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An "Illegal" Repression

But the fascinating fact is that many of the British actions were illegal. In conducting their campaign against the slave trade, the British frequently broke even the nascent dictates of early-nineteenth-century international law. During the Napoleonic Wars they assumed belligerent rights to stop and search the ships of all nations, and whenever they came across a slave trader, they further assumed that their own abolition law applied and thus confiscated vessel and captives alike. An extremely vague declaration against the slave trade in an 1810 treaty with Portugal was taken as a basis for capturing dozens of Portuguese slave ships, even though Portugal was a wartime ally. The British law officers themselves could make no sense of the clause, and heavy reparations were paid.

At the end of the war, the navy's belligerent rights came to an end, yet it continued to detain French and Spanish slave vessels quite illegally. When again the law officers disavowed such tactics, the government attempted to negotiate, first, a right of search and, second, an anti-slave-trade treaty with every other maritime nation. When the Brazilian and Portuguese governments refused to comply, or in one case to extend a treaty to which they had agreed, the British parliament passed legislation allowing the navy to try any slave vessels flying a Brazilian or Portuguese flag into English courts an unprecedented extension of British law to foreign nationals.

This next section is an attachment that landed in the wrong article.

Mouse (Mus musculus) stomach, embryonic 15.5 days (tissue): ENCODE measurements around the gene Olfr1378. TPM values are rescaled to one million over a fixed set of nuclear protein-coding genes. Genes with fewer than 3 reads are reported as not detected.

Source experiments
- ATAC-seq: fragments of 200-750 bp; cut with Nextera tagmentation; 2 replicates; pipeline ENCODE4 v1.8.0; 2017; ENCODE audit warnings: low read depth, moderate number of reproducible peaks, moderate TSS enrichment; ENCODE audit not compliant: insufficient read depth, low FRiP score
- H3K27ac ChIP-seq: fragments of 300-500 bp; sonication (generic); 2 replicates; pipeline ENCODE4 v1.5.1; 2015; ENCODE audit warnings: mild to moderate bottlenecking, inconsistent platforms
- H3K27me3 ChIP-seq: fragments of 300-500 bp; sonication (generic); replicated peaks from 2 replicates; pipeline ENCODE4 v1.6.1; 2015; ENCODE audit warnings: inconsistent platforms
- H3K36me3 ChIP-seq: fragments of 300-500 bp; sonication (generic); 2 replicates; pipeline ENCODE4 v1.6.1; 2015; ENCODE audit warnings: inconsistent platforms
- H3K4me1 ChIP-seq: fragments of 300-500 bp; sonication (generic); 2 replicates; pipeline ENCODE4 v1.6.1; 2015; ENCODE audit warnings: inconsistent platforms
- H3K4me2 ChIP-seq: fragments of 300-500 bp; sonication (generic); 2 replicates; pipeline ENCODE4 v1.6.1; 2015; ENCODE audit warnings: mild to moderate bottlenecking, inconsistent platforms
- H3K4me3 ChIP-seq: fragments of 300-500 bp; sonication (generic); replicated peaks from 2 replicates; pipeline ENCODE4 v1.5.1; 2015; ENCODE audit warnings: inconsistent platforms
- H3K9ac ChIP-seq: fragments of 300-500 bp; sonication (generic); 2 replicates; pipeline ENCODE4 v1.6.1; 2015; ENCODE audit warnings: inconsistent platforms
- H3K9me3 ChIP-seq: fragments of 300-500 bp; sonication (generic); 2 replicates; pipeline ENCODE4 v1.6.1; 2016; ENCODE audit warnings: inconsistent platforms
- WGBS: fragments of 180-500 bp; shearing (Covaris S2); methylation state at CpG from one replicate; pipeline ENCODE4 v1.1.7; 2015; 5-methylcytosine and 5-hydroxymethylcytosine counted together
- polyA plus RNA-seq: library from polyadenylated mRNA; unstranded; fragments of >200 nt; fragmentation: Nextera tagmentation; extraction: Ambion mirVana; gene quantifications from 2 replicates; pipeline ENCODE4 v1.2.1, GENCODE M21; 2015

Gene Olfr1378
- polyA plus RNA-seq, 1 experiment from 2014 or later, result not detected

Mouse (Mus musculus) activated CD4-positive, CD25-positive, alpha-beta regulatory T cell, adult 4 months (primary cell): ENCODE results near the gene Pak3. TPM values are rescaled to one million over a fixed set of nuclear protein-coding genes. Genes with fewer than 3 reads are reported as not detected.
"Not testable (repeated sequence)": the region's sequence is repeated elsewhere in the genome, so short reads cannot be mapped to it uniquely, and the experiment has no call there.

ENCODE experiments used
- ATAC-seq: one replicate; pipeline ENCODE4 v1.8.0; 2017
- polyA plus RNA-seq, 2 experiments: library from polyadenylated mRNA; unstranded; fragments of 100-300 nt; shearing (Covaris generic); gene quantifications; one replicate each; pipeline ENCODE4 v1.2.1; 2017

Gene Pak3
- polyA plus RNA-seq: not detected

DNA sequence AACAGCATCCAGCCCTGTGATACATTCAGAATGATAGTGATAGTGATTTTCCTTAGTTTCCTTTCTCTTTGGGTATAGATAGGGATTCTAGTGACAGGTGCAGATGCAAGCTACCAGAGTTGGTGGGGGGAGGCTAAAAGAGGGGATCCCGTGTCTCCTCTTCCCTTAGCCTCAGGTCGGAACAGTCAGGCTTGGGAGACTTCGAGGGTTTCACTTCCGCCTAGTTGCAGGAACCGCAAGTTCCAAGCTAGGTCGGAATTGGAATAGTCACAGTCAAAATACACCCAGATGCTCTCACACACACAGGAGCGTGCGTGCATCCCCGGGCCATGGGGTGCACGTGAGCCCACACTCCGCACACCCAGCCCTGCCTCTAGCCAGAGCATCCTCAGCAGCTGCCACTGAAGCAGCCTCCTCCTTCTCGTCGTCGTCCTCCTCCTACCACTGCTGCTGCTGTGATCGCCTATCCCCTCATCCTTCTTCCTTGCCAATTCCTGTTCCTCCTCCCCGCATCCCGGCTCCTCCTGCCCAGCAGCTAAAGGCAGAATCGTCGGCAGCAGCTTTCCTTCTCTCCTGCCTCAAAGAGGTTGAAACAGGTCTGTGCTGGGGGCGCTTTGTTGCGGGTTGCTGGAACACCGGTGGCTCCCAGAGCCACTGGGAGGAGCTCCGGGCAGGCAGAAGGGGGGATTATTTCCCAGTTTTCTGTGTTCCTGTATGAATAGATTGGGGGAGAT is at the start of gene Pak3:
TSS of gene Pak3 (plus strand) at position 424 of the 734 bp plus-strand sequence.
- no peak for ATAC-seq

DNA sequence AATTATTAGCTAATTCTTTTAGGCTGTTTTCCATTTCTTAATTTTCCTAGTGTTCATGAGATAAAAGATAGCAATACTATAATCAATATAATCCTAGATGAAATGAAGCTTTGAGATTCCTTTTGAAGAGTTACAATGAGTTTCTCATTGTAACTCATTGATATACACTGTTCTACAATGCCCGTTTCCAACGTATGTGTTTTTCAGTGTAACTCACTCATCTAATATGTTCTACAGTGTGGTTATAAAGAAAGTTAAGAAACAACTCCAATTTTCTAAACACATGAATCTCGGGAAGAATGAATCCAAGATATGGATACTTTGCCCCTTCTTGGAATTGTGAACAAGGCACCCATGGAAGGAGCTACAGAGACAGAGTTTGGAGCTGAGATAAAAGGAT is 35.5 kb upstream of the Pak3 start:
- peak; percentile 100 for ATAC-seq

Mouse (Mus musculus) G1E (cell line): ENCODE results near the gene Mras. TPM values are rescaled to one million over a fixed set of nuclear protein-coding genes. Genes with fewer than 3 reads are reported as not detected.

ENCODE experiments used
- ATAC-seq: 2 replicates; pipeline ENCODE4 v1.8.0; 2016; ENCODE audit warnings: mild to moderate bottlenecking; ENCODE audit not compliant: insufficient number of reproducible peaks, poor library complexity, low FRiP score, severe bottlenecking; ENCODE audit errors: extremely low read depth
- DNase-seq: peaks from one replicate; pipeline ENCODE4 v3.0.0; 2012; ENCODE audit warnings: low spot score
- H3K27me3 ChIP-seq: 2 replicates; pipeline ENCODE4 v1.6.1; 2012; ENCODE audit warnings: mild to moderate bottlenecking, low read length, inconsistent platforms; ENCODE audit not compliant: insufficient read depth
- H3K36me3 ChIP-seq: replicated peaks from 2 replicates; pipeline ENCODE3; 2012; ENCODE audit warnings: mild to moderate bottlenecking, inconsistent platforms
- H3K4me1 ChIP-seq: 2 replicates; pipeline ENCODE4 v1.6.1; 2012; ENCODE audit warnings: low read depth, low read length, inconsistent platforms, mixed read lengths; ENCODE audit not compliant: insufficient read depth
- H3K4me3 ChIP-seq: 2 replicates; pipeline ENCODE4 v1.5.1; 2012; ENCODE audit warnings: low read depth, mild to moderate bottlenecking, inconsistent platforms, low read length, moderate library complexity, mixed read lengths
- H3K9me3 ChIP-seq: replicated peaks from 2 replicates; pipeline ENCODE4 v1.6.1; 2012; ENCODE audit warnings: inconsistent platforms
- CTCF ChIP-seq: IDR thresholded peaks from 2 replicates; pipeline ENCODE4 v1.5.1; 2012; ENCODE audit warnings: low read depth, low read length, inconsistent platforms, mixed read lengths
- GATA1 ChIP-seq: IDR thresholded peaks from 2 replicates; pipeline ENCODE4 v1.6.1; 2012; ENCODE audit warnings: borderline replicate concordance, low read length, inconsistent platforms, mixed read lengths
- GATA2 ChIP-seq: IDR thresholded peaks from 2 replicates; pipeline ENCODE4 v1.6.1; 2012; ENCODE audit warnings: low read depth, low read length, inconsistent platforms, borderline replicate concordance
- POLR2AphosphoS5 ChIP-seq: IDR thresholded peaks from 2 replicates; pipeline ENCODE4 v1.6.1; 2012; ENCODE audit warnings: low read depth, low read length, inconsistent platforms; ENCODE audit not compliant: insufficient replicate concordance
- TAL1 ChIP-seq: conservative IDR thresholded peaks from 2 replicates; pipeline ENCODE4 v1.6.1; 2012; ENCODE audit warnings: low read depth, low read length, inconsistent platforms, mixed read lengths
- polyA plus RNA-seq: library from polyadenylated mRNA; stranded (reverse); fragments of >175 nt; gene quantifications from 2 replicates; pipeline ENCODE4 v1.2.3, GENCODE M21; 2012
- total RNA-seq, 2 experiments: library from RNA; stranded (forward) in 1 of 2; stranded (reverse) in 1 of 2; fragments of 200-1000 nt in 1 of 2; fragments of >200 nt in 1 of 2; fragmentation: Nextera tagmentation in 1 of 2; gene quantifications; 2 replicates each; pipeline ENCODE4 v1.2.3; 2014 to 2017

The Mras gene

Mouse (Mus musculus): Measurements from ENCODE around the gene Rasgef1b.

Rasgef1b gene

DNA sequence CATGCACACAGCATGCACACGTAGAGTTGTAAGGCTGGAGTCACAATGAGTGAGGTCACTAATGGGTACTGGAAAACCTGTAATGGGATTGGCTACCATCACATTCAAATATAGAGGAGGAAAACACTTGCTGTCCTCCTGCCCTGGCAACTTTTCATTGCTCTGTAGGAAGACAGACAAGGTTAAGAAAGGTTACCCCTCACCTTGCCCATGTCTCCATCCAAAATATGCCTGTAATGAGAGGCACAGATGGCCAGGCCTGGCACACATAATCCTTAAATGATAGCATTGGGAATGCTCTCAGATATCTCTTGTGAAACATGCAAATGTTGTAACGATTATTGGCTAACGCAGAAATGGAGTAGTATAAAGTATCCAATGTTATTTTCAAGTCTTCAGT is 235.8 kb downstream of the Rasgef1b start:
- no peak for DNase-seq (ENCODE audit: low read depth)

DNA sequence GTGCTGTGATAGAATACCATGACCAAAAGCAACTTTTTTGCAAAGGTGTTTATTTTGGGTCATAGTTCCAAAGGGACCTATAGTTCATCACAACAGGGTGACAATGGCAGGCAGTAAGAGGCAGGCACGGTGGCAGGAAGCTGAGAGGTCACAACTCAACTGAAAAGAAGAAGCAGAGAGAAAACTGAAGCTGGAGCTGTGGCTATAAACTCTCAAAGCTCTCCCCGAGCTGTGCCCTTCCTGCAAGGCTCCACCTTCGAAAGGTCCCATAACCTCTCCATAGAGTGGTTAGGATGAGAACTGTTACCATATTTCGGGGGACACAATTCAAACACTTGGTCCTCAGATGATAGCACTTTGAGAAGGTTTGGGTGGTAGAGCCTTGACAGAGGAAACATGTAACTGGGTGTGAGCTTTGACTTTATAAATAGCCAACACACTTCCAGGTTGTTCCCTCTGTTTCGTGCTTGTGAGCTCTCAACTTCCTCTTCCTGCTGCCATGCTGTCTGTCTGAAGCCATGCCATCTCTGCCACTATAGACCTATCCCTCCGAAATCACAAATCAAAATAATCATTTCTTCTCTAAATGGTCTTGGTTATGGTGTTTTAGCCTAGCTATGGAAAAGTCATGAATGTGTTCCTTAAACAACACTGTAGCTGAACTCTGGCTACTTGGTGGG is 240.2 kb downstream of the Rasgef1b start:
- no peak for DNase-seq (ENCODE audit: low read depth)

The British foreign secretary, Lord Palmerston, used secret service funds to bribe Brazilian politicians (including the negotiator of the anti-slave-trade treaty), subsidize Brazilian newspapers that would print anti-slave-trade material, and hire a network of spies around the Atlantic world. Finally, in 1850, Palmerston authorized the navy to invade Brazilian waters and destroy the property of slave traders, a clear casus belli.